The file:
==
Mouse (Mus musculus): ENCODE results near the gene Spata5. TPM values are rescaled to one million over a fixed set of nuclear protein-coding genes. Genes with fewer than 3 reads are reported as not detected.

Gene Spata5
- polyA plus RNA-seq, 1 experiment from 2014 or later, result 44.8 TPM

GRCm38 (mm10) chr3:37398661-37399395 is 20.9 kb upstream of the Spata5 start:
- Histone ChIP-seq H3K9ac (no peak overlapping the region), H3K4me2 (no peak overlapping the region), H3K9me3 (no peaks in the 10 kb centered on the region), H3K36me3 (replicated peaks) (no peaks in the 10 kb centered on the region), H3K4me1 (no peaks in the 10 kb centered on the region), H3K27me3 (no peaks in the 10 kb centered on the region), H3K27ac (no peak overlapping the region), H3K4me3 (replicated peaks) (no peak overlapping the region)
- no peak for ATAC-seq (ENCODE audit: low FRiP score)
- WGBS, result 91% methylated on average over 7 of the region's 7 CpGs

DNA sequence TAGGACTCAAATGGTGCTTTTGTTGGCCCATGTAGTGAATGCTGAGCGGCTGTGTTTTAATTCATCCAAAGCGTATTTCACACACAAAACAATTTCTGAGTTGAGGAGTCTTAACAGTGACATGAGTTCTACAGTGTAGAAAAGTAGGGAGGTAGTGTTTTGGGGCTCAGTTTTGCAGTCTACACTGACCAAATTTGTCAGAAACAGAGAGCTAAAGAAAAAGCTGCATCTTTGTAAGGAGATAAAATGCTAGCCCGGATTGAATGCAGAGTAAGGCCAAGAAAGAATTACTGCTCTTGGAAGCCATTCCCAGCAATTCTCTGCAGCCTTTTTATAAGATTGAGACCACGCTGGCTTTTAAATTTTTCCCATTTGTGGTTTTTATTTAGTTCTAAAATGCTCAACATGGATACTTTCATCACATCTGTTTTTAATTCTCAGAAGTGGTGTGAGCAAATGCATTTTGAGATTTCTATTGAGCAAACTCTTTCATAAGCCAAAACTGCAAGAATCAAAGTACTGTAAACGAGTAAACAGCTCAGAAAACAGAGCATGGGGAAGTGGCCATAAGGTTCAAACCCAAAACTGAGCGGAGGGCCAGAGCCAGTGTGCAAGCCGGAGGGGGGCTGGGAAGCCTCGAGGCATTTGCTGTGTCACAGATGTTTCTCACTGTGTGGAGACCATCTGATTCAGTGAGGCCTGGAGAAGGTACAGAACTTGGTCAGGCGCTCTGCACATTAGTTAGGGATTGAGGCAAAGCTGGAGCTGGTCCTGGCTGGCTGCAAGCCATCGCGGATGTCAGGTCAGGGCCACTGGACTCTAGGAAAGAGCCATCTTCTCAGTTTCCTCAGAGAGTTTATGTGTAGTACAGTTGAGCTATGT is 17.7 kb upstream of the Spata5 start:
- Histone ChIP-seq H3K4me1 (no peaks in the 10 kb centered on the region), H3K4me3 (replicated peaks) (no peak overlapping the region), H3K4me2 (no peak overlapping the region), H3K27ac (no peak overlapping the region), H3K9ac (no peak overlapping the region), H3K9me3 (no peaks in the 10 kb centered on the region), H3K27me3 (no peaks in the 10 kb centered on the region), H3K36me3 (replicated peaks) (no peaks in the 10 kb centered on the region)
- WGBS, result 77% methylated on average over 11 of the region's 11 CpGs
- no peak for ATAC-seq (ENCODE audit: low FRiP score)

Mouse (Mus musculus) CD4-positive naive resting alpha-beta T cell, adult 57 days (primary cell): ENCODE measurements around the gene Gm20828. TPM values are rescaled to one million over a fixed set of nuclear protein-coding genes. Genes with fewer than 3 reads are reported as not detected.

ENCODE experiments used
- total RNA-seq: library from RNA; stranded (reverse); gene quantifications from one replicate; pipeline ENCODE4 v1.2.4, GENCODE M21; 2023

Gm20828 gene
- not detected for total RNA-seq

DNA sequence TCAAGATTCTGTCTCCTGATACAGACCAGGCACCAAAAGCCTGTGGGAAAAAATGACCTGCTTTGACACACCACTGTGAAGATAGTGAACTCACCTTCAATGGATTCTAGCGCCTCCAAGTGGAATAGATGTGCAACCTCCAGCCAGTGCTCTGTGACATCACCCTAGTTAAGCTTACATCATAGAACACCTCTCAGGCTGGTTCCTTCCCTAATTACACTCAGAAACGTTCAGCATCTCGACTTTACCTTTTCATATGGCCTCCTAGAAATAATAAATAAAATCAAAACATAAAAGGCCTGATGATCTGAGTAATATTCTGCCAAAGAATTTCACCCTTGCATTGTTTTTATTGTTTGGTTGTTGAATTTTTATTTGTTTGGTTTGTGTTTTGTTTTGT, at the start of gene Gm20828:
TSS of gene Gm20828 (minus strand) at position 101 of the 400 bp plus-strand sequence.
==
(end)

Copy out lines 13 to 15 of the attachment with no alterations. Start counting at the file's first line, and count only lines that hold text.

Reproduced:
ENCODE experiments used
- total RNA-seq: library from RNA; stranded (reverse); gene quantifications from one replicate; pipeline ENCODE4 v1.2.4, GENCODE M21; 2023

Gm20828 gene